Services

HG Alert: Body corporate laws set to change - 19 Feb 2010

The current position on contribution lot entitlements under the Body Corporate and Community Management Act 1997 is about to change, according to a media release issued today by the Minister for Tourism and Fair Trading, the Honourable Peter Lawlor.

Currently, all body corporate contribution lot entitlements are set or adjusted equally, except in circumstances where it is “just and equitable” for them not to be equal. However, the Government has seen this as a "loophole" which allows, for example, penthouse owners to significantly reduce their body corporate fees but cause those costs to be passed on to other lot owners in the complex. Mr Lawlor noted that the result of this could be that "a ground floor studio owned by a retiree or pensioner would be left paying much more than they had budgeted for when buying the unit - in some cases, double, and this has forced many unit owners out of their homes". The amendments proposed aim to stop this from occurring.

The Government intends to introduce a fairer system as follows:

"We would like to see the basis for setting lot entitlements revert to the arrangements before the Act was introduced."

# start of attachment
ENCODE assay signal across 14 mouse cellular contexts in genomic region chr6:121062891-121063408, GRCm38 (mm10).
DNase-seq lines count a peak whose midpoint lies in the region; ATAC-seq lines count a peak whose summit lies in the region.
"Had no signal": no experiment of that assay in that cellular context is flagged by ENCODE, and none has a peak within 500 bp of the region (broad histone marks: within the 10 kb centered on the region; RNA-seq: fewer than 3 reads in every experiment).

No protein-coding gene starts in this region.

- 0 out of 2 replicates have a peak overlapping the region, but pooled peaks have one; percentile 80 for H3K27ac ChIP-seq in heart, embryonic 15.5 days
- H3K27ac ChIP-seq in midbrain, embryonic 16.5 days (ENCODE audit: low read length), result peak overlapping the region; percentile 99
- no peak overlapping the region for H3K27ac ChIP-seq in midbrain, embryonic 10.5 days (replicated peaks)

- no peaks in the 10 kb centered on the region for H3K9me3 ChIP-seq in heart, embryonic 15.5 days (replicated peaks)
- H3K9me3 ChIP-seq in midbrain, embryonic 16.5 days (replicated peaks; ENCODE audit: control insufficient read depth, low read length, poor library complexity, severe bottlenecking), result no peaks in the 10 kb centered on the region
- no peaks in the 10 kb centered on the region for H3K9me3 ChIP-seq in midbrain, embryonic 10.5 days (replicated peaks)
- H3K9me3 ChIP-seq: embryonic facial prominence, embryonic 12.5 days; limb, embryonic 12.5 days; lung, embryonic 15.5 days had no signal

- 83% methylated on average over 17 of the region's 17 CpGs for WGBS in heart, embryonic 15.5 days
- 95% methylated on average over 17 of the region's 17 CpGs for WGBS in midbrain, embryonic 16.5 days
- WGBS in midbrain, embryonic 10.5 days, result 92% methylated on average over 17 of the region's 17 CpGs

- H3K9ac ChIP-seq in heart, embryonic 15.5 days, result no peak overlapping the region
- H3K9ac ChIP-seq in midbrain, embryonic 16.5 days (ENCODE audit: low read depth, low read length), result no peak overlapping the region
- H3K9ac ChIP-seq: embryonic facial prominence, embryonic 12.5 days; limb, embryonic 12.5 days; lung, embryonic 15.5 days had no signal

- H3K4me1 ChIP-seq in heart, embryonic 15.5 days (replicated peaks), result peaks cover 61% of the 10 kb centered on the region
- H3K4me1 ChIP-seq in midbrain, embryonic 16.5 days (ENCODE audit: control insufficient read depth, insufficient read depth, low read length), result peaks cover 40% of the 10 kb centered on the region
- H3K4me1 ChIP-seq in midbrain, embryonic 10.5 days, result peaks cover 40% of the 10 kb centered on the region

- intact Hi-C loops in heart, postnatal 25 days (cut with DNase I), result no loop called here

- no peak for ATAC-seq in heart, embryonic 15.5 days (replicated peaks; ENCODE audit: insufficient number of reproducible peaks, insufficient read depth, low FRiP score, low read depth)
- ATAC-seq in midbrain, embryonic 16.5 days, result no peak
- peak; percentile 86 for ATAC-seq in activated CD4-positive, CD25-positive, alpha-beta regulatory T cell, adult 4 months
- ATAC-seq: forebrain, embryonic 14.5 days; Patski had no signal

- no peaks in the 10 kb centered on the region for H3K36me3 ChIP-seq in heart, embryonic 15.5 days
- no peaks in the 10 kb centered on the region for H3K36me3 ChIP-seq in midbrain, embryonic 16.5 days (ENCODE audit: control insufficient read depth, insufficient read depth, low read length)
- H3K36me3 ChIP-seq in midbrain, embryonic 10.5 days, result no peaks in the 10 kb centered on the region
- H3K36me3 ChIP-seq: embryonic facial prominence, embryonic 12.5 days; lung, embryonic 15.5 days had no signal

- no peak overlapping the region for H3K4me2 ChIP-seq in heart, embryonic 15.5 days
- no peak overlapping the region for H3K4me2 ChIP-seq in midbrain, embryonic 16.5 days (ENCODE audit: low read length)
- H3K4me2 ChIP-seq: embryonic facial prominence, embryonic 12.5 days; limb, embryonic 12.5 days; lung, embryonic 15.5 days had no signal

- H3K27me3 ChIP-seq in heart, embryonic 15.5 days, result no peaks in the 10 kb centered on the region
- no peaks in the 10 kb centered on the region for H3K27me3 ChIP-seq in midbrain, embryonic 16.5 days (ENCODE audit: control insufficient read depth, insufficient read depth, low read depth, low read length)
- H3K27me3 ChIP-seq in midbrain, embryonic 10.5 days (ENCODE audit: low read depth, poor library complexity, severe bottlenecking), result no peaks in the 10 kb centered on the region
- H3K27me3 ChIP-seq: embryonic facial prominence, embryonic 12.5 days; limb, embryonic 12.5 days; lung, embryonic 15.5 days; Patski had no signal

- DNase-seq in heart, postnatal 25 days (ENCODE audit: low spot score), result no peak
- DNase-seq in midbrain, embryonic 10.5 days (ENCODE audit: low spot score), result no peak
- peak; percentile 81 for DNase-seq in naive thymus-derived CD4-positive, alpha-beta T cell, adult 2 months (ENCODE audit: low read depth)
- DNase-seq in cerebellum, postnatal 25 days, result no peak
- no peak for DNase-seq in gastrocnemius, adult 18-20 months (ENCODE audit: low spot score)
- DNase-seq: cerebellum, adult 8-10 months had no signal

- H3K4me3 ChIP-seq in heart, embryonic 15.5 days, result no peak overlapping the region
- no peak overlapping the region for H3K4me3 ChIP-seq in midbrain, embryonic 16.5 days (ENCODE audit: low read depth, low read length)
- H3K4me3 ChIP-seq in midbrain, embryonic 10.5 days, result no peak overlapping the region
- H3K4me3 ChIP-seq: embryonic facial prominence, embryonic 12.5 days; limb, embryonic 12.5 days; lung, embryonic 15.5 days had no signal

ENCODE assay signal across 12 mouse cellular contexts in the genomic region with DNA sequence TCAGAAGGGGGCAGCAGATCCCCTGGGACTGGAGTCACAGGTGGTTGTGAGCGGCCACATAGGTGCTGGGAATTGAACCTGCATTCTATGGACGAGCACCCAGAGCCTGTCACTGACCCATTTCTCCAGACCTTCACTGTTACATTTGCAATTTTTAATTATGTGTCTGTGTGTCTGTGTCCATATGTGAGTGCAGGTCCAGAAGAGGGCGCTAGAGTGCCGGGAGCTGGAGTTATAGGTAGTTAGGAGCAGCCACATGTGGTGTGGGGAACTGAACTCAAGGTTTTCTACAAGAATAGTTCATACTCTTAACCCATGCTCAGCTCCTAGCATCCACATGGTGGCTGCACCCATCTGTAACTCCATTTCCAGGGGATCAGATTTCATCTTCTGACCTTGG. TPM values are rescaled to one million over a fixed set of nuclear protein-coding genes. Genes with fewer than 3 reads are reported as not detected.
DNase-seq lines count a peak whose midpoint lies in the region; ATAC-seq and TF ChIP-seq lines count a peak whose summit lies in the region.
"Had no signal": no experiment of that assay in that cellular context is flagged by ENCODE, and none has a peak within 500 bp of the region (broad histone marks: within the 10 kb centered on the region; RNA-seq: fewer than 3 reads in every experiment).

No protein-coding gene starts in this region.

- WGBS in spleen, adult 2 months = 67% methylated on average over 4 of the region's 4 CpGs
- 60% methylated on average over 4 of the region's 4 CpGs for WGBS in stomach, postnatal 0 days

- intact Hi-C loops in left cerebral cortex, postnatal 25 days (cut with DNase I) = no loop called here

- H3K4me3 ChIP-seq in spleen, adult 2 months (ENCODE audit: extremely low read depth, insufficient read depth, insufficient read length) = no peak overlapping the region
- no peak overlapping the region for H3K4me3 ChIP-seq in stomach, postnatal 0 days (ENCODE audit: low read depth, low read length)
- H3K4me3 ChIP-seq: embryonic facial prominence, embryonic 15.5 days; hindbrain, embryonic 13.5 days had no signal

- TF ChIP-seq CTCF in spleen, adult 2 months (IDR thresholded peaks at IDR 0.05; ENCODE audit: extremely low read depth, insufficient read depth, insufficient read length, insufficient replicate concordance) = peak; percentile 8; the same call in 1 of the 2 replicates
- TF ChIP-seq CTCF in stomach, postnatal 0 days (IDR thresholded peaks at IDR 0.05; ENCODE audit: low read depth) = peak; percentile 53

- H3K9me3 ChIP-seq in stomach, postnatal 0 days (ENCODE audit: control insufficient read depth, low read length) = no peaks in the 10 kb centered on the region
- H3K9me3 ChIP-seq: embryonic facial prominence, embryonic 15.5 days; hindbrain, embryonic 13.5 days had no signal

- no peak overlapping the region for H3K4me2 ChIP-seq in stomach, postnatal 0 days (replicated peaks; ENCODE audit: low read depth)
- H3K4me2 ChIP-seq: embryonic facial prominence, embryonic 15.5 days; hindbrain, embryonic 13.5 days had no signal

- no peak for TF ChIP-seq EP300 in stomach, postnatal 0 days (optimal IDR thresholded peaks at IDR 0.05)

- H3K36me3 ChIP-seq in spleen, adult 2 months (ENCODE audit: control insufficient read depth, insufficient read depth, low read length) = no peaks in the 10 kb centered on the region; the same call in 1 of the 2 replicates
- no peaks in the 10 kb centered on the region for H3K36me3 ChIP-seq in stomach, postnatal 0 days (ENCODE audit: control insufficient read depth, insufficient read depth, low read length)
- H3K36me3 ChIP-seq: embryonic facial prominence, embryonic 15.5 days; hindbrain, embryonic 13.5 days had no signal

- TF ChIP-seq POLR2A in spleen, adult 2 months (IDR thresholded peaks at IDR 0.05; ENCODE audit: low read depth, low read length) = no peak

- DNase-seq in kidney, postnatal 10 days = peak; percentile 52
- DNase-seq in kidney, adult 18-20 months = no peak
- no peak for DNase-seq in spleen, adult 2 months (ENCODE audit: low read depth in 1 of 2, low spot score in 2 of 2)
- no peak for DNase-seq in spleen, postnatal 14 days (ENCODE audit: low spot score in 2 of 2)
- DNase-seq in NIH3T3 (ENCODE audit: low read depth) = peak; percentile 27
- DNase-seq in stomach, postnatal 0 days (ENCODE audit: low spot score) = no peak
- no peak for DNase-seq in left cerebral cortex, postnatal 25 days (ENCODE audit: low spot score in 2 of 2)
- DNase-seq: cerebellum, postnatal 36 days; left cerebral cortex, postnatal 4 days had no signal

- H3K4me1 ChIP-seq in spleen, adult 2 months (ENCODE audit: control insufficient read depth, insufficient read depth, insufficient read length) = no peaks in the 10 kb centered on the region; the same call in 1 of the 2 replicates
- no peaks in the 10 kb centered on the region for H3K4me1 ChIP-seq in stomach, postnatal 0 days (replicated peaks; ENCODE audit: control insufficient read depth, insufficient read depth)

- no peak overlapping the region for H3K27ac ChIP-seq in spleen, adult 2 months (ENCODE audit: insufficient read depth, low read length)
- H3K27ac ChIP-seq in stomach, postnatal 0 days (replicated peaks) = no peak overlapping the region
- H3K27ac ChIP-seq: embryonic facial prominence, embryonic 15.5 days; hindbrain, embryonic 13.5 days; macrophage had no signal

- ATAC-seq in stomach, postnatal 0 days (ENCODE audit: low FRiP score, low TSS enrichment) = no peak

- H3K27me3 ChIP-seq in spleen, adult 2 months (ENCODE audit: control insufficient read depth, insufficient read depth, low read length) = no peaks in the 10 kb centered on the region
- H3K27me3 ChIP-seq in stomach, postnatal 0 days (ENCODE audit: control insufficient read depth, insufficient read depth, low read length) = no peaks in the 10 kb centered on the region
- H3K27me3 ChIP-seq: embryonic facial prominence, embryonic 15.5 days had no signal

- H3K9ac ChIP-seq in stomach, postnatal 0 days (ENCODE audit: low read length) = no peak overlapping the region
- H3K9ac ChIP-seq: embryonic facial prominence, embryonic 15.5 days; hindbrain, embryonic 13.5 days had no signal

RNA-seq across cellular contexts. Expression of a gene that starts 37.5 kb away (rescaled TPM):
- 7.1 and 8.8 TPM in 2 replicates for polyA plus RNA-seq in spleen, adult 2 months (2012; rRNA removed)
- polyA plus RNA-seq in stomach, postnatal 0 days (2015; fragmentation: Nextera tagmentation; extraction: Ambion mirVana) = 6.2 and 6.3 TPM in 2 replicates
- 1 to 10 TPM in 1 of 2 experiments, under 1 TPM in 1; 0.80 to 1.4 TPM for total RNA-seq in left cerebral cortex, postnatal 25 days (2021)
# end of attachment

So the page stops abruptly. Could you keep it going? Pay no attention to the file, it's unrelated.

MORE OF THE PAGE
Mr Lawlor said under the new system, lot entitlements in a 'standard format plan' - such as some townhouse-type complexes - would be set in proportion to the unimproved value of the land.

"For a 'building format plan' - typically used for multi-storey developments - developers will have to set lot entitlements by some legislative guidelines but there could be scope for them to factor in market conditions and values of property.

"Essentially, what this would mean is that an owner of a small one-bedroom place on a lower floor at the back of a unit complex, for example, would not be required to contribute as much towards common expenses as someone with a more expensive place, such as a four-bedroom, top floor apartment with views.

"This type of system was once used in Queensland for many years and we believe it to be the fairest method for most unit residents and owners.”

The Queensland Government will allow those buildings and complexes which had lot entitlement adjustments made, to revert to their original method of dividing body corporate fees when the plan was registered.

Without seeing the proposed Amendment Bill, it is unclear precisely how the Government plans to deal with contribution lot entitlements that have already been adjusted under the current legislation, or proceedings currently before the Queensland Civil and Administrative Tribunal. We will publish further details of the amendments once they are to hand.

For more information on these amendments, please contact HopgoodGanim’s Commercial Property practice.